Standard Interpretations - Table of Contents Standard Interpretations - (Archived) Table of Contents
• Standard Number: 1926.1101
• Status: Archived

Archive Notice - OSHA Archive

NOTICE: This is an OSHA Archive Document, and may no longer represent OSHA Policy. It is presented here as historical content, for research and review purposes only.

April 25, 1997

Mr. James Prarat
Assistant Director of Environmental Department
Karl R. Rohrer Associates, Inc.
3810 Ridgewood Road
Akron, Ohio 44321-1698

Dear Mr. Prarat:

This is in response to your letter dated December 9, 1996, where you have asked for a clarification of the Occupational Safety and Health Administration's (OSHA) Exposure to Asbestos standard for the construction industry, 29 CFR 1926.1101. The specific questions concern asbestos-containing paint and how the standard regulates activities that involve "thin-layered" asbestos-containing paint.

Your questions will be answered in the order they were asked. However, to begin with statements made in the first paragraph of your letter should be discussed to clear up any misunderstanding of the materials covered by the presumptive rule. The standard requires building owners to locate the presence and quantity of presumed asbestos-containing materials (PACM) in buildings built before 1981. The definition of PACM is thermal system insulation (TSI) such as, pipe-wrap or duct insulation and sprayed on and troweled on surfacing material such as, fireproofing material or acoustical material. Asbestos-containing paint is not included in the lists of products required by a building owner to locate and identify under OSHA's presumptive rule. In addition, the terms "intact" and "non-intact" refer to the condition of the asbestos-containing materials not only upon inspection prior to removal, but also throughout the entire removal operation. Intact means that asbestos-containing material (ACM) has not crumbled, been pulverized, or otherwise deteriorated to the point that the fibers are no longer bound to their matrix.

The four questions on "thin layered" asbestos-containing paint (ACP) include the following:

1.

Does OSHA require that intact ACM paint be removed from surfaces prior to those surfaces being damaged in interior demolition work?

No, the OSHA Asbestos standard does not require asbestos paint to be removed prior to interior demolition work. It is assumed that the "demolition" work you refer to is the removal of the wallboards that are covered with asbestos containing paint. The removal (demolition) of ACM that is not thermal system insulation, and therefore is a Class II operation. It appears that the method of removal that you are referring to, i.e. demolition, suggests that the ACM is not removed in a substantially intact state. The standard contains work practices for non-intact Class II removal in paragraphs (g)(7) and (g)(8). Employers shall ensure that a competent person conduct an initial exposure assessment immediately before or at the initiation of the operation to determine the exposures to employees performing the work. The results of the assessment will determine how an employer shall proceed in this work operation, including, but not limited to, monitoring, methods of compliance, respiratory equipment, and personal protective equipment.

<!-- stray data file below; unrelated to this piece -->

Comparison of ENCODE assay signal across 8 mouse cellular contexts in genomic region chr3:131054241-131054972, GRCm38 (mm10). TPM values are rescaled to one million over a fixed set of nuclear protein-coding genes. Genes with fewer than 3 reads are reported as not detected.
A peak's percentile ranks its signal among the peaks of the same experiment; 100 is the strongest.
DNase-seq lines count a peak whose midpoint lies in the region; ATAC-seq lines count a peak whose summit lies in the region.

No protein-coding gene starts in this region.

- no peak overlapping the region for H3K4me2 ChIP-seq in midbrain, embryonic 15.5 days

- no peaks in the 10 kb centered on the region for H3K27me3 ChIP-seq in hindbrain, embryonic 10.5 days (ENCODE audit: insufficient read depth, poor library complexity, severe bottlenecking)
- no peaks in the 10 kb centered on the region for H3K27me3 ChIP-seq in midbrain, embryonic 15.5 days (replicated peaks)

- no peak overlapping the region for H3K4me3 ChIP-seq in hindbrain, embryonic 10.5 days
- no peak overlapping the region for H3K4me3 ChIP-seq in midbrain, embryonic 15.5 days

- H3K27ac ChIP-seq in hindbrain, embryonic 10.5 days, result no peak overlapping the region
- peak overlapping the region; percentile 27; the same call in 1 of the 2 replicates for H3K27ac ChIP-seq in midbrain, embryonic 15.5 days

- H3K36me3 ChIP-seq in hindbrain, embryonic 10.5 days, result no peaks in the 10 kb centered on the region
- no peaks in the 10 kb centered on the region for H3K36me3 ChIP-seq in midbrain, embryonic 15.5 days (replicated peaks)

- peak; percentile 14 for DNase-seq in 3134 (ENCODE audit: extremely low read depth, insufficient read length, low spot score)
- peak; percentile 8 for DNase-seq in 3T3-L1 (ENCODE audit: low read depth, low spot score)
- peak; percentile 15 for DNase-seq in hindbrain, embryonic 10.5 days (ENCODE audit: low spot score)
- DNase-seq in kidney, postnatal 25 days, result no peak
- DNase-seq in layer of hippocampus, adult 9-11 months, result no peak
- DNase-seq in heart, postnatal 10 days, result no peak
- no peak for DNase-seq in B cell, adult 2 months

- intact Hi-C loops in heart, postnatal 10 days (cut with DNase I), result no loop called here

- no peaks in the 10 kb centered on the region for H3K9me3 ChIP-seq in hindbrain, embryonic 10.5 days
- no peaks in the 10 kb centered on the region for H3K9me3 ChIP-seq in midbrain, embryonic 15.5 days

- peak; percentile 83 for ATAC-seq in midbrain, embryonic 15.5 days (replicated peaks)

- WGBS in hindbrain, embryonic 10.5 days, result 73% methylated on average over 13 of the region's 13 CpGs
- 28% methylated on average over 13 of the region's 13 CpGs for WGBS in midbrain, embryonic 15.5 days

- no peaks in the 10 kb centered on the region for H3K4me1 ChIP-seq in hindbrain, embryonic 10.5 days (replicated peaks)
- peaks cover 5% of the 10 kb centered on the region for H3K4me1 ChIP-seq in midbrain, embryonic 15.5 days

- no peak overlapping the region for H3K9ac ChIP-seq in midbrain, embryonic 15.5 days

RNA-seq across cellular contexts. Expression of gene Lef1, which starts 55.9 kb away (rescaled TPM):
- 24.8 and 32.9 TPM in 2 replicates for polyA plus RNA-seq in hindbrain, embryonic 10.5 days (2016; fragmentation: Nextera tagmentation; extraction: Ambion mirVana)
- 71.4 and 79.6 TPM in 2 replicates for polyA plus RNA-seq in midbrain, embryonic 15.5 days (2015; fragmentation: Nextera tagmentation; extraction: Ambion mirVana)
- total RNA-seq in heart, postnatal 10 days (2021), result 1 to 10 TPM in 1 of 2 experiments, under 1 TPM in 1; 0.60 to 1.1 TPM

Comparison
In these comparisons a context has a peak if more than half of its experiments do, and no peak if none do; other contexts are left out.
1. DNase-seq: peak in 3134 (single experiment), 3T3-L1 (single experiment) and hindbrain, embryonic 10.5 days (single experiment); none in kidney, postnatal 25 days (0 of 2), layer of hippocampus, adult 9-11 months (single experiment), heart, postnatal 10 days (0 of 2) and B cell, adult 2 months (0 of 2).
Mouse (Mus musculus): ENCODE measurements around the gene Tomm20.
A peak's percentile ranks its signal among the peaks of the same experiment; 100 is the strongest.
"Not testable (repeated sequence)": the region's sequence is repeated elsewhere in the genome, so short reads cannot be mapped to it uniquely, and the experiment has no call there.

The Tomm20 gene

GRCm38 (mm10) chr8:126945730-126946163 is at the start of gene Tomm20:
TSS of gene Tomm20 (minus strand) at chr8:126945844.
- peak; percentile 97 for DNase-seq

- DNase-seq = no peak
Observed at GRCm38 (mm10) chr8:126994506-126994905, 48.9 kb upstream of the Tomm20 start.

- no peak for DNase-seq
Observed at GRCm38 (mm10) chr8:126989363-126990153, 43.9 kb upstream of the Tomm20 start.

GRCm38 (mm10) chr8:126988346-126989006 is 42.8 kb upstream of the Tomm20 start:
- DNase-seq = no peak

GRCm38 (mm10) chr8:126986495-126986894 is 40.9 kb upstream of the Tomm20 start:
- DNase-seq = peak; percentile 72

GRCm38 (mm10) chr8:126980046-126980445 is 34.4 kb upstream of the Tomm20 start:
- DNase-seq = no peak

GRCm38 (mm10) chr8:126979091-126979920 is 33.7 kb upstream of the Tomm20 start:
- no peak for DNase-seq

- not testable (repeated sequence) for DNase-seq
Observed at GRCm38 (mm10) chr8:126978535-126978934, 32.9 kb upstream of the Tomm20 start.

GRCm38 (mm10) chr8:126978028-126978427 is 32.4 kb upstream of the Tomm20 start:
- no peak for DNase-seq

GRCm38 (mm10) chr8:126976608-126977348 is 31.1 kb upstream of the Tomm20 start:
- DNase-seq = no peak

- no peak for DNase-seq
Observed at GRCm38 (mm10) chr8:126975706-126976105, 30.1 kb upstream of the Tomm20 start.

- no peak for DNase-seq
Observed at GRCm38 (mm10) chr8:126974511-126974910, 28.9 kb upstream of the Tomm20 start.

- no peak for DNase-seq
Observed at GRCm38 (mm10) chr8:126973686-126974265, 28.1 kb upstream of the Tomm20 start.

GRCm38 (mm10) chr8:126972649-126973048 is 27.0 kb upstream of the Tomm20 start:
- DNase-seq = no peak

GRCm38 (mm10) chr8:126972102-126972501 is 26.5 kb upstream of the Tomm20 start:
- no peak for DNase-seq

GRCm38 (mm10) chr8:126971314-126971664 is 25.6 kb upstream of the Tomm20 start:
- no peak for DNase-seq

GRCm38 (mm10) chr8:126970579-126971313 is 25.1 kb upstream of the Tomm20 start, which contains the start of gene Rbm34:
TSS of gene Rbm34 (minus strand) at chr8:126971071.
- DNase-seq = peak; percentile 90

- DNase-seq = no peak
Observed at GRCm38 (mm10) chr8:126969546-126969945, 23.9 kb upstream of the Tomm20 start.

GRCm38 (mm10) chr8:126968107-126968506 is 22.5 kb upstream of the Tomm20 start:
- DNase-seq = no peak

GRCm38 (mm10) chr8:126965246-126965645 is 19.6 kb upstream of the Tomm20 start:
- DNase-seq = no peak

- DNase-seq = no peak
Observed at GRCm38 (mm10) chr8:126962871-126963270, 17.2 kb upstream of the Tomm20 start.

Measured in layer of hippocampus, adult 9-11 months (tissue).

2.

Does OSHA require that non-intact ACM paint be removed from surfaces prior to those surfaces being damaged in interior demolition work?

No. The standard does not require non-intact asbestos containing paint be removed prior to work operations but does require the employer to comply with the standard as described in question #1.

It is our understanding from your letter that questions #1 and #2 are referring to interior and exterior work being performed on a building that is not scheduled for total demolition. Questions #3 and #4 pose the same questions concerning prior removal of intact and non-intact asbestos containing paint. However, our understanding is that the building itself is being demolished. OSHA regulations do not require removal of intact or non-intact ACM prior to the total demolition of a building. Total demolition of a building is an "unclassified" asbestos activity. The competent person is required to assess the exposure to employees (for instance, to crane operators and oilers) in the area and ensure there is compliance with the Permissible Exposure Limit (PEL) and the Excursion Limit (EL). Paragraphs (g)(1), (2), and (3) titled Methods of Compliance, contain additional requirements for all asbestos operations, to include the preference for wet removal if feasible, HEPA filtered equipment, and proper disposal methods. OSHA does not require removal of asbestos-containing products prior to the total demolition of a building. However, it would be advisable to check other state or local authorities for regulations that may affect this operation.